Mar 15, 2011

A different type of beauty

What a roller coaster ride these last five days have been. I've watched the country I've called my home for the last five years experience the worst disaster since WWII. I've watched my friends panic, trying to get in touch with loved ones. I've watched the horrors on the news, talked to friends who spent five hours walking to a home that has no electricity, and I've had to spend time on the phone reassuring the foreigners whose well-being I'm in charge of that we're OK. We are OK.

And we are. How lucky I feel. How thankful. Life in Kyoto is smooth sailing. I was at Starbucks Saturday morning, able to enjoy my usual (non-fat, no whip White Mocha) while others were up with the sun that morning after sleeping on the cold streets, faced with the reality of the horrific damage that was done the night before. I had gone to sleep in a warm bed next to my safe, loving husband, took a hot shower, curled my hair, and moved on with my day.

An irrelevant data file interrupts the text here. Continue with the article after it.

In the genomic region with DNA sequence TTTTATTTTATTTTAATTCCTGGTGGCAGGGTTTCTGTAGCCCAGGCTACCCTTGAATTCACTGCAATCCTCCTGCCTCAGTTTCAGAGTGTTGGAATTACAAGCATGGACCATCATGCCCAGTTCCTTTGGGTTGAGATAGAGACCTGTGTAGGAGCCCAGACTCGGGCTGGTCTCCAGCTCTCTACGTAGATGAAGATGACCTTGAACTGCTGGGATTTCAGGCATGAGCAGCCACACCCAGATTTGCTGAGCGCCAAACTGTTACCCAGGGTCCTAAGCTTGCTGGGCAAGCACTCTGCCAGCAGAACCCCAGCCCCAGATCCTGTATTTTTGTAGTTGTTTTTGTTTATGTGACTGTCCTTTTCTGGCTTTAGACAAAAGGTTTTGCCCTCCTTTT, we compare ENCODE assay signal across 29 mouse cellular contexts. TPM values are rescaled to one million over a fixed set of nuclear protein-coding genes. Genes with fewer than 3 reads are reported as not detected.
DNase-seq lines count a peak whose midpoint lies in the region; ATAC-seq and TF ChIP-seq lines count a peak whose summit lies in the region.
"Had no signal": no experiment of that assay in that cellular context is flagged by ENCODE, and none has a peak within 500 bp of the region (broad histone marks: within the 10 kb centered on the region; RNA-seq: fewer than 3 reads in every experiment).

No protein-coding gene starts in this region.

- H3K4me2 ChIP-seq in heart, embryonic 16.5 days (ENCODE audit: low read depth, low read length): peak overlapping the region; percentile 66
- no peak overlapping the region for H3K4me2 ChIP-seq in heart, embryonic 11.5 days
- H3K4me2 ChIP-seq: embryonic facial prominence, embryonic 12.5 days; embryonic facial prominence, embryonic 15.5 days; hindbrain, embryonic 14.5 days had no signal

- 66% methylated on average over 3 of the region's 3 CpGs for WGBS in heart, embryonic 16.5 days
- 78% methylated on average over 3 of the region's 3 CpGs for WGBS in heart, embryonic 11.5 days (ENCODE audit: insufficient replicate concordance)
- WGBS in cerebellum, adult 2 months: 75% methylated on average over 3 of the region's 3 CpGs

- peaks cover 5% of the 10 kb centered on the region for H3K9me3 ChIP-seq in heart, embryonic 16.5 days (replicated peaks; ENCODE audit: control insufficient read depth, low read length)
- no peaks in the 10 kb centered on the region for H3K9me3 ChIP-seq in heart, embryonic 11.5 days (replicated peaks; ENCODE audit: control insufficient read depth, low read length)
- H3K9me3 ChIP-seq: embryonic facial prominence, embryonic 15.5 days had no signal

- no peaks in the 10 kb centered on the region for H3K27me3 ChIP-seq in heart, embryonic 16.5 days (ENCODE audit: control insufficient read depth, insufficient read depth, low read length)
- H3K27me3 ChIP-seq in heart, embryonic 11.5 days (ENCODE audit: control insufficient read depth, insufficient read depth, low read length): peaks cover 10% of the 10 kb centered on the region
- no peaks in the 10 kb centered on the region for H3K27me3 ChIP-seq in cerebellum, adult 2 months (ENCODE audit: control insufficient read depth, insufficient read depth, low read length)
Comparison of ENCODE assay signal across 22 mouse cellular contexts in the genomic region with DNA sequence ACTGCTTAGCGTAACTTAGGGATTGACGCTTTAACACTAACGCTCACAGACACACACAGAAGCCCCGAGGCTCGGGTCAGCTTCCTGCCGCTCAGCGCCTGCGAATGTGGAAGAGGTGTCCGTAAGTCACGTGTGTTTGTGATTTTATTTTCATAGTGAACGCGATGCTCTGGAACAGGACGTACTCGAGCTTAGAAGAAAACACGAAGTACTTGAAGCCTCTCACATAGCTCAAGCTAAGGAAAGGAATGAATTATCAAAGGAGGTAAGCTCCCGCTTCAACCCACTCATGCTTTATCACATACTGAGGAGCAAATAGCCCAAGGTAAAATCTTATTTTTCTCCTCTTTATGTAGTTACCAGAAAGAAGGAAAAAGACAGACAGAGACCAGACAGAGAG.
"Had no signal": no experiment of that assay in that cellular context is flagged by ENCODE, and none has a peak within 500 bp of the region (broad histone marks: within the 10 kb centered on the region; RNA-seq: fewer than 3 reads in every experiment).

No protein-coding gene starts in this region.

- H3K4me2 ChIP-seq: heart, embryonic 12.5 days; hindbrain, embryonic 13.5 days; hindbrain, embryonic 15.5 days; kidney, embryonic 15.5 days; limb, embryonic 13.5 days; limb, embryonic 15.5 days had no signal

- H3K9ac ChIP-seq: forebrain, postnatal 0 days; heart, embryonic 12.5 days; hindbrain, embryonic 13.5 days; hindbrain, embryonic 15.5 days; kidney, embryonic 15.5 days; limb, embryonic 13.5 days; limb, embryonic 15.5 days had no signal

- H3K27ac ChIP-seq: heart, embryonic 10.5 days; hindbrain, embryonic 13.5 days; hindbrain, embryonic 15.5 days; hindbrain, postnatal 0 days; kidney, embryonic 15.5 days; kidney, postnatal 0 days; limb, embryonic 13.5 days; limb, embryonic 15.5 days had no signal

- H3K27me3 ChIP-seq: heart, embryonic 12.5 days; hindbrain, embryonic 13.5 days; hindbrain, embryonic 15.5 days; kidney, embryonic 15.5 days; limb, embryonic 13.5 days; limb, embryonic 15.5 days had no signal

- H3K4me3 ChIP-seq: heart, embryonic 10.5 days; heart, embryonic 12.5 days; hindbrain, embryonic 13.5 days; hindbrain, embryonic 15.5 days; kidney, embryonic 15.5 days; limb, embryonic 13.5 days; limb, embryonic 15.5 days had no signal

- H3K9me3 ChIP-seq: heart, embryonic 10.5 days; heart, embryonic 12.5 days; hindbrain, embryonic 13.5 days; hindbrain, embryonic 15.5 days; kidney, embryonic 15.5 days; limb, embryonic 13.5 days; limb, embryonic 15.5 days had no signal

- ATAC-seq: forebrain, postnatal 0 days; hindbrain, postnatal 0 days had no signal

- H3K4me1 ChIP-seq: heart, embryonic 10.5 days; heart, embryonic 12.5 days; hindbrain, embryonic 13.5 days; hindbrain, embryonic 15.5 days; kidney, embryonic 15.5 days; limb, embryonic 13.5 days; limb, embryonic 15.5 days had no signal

It's amazing what tragedies can pull out of humanity. I see some people panicking, debating on fleeing the country at their earliest possible convenience. Then there are those who, at their earliest possible convenience, are ready to jump at the chance to help rebuild, to donate - blood, clothes, money, food - anything that we are lucky enough to have in abundance. I see updates on facebook of people saying the most hateful, horrible things that I could never even imagine thinking about a country and its people (none of my friends, of course). But I also see the flooding of support that is pouring in: the money, the aid, the shoulders to cry on. I'm just so thankful that the positive outweighs the negative in every single aspect, and I choose to concentrate on the bright side.

In a few weeks, the cherry blossoms are going to bloom. By this point, I'm guessing that Japan will be past the horrors that are still haunting us - aftershocks, nuclear plant explosions, the tragic searches for loved ones lost - and will be working on rebuilding. Once again, the Japanese will rise from the ashes. Cherry blossoms, or sakura, symbolize many things - an omen of good fortune, of love and affection. And the sakura will remind us all that beauty - and life - is fleeting. We should treasure every moment. I have a feeling that the blooming of the sakura will be a beautiful, touching, inspiring, poignant time - and it will carry with it a stronger feeling this year than ever before. And though life will go on, we should never forget.

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